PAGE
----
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I have reinjured the same groin muscle three times now. Each injury is a little worse than the last and takes a little longer to heal. Is there anything I can do to stop this cycle? Track and field training is about the start and I don't want to miss it.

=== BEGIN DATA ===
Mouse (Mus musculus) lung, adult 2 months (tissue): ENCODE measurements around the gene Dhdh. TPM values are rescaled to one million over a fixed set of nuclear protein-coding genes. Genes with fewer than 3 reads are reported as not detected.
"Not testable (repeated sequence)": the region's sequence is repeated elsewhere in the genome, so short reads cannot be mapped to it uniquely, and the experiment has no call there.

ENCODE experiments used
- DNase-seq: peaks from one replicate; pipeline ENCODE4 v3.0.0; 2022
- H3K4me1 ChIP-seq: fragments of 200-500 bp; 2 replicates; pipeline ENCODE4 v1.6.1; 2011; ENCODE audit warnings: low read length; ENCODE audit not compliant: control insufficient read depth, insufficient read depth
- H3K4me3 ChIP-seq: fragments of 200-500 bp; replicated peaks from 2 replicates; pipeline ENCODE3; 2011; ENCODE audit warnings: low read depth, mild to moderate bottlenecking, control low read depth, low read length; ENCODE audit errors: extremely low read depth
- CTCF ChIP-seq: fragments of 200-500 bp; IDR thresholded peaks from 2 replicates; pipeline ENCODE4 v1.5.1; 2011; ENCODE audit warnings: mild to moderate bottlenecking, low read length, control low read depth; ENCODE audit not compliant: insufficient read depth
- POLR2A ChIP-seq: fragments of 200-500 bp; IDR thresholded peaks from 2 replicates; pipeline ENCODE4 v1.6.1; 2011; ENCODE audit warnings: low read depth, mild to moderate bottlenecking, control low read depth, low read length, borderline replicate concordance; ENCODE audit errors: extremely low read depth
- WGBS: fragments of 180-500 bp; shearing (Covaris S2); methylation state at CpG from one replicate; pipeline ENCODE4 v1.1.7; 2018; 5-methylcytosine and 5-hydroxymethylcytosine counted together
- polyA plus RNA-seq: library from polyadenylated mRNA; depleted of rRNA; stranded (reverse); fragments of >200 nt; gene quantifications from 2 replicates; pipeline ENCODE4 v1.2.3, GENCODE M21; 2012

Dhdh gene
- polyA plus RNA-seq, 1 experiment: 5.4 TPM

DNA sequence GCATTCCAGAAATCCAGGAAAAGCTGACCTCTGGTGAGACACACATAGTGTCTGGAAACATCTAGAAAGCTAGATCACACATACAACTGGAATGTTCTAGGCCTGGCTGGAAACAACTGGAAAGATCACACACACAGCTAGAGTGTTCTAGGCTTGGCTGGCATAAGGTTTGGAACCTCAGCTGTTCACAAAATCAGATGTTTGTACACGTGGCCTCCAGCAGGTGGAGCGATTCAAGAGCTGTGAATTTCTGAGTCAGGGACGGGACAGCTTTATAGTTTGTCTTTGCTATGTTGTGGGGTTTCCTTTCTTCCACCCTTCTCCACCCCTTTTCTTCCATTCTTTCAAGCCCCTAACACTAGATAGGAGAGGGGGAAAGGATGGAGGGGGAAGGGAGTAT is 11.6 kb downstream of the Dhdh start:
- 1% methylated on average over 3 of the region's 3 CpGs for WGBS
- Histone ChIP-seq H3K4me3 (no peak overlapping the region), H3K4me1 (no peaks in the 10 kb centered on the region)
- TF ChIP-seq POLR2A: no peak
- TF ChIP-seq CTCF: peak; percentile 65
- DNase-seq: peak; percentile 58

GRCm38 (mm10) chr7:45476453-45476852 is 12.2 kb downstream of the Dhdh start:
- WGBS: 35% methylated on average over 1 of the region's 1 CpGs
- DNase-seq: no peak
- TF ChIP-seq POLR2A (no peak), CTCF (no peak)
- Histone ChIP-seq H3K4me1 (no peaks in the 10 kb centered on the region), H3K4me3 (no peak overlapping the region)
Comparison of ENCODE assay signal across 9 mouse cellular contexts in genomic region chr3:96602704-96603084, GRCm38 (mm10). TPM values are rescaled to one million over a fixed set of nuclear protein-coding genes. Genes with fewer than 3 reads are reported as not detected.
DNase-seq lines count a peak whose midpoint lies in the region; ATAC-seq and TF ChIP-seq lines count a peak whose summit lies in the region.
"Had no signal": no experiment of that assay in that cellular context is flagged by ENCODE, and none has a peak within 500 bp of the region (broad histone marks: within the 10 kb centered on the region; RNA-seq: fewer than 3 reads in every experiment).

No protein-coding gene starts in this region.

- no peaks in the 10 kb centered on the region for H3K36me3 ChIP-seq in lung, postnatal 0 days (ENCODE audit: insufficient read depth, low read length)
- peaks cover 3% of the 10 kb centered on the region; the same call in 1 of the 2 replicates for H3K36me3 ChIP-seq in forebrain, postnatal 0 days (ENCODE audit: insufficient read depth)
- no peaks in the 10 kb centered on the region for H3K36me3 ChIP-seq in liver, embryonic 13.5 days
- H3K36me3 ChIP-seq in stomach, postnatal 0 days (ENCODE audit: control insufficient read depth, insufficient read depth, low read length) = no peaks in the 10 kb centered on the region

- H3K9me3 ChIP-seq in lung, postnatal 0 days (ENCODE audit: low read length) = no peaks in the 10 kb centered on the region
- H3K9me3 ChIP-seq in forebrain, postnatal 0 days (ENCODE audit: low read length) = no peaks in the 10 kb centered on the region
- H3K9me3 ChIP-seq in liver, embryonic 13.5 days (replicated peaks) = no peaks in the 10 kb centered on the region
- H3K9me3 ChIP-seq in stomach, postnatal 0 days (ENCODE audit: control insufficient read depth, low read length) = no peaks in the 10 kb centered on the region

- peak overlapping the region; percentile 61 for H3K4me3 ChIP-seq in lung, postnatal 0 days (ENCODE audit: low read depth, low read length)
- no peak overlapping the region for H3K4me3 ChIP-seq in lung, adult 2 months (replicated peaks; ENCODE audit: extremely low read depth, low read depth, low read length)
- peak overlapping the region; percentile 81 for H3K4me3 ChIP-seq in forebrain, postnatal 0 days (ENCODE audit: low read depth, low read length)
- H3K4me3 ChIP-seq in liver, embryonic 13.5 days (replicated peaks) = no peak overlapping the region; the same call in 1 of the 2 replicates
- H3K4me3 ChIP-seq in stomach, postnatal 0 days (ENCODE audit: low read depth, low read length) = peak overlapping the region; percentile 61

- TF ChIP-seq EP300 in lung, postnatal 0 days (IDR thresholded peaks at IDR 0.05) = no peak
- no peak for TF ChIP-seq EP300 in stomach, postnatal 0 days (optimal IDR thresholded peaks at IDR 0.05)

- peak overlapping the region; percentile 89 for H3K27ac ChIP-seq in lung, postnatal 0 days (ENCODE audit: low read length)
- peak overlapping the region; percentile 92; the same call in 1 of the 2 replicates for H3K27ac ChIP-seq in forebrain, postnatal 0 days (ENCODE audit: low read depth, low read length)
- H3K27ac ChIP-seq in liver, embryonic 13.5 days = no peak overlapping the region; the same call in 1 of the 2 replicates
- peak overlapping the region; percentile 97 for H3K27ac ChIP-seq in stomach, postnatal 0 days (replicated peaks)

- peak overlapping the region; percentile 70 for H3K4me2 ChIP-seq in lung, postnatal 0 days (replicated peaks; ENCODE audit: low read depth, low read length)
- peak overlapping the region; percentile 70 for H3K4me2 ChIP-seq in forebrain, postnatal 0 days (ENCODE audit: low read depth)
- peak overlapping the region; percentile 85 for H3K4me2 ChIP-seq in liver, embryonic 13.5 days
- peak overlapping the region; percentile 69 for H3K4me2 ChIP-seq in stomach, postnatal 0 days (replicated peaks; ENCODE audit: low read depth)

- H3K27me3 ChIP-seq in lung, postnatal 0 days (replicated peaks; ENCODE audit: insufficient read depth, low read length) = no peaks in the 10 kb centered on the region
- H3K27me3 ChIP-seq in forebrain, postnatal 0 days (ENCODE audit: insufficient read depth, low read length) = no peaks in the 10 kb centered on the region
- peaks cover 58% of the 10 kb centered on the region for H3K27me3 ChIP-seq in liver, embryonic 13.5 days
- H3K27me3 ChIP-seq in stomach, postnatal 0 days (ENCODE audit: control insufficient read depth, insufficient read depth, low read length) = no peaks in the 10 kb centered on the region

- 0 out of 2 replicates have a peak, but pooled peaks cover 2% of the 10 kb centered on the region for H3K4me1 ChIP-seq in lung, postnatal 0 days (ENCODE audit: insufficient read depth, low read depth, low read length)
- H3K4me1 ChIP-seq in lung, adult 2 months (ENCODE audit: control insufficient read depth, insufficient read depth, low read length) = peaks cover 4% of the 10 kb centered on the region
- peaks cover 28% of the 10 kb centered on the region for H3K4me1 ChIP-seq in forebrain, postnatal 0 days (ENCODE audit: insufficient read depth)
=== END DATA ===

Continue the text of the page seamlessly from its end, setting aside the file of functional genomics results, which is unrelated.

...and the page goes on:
Groin pain is serious business for athletes trying to stay in the game or on the field. Adductor muscle strain seems to top the list as far as causes for groin pain go. The adductor muscles are located along the inner thigh. There are six different muscles and any one or combination can be affected. The first thing to do is make sure the tissues have healed fully before jumping back into activities and exercises that can aggravate the problem. The temptation to play through the pain can lead to worse problems later. In your case, it may be running while in pain is part of the picture. Studies show that muscle weakness and loss of flexibility can contribute to adductor muscle injuries (and reinjuries). When it comes to muscle weakness as a cause of groin injuries, decreased hip abduction (moving the leg away from the body) is a problem. And adductor muscle strength being weaker than the hip abductors is also linked with adductor muscle strains. The adductor muscles move the leg toward the body. The abductor muscles do the opposite (move the leg away from the body). So, in other words, when the abductor muscles are stronger than the adductor muscles, the risk of an adductor strain goes up dramatically. An incorrect rehab program can be a risk factor. Adductor strengthening is important. This can be done with a variety of exercises such as squeezing different size balls between the legs, using a sliding board, and working against the resistance of various strengths of elastic bands. Sports-specific training refers to mimicking the type of activities required by the game that put stress on the adductor muscles. You will be ready to progress to the final phase of sports-specific training when two conditions are met. First, the passive motion of the injured leg is equal to the uninjured leg. And second, the injured adductor muscles have 75 per cent of the strength of the abductor muscles on the same side. When all three phases of recovery and rehabilitation have been completed, then it is safe to return to practice and finally, competition. Maintaining prevention program as outlined is important in avoiding any recurrence of this problem. Working with a physical therapist or an athletic trainer is a good idea. They can help identify the specific problem(s) that might be holding you back and get you past this hump of recurrent strains before it's too late and a chronic problem develops.


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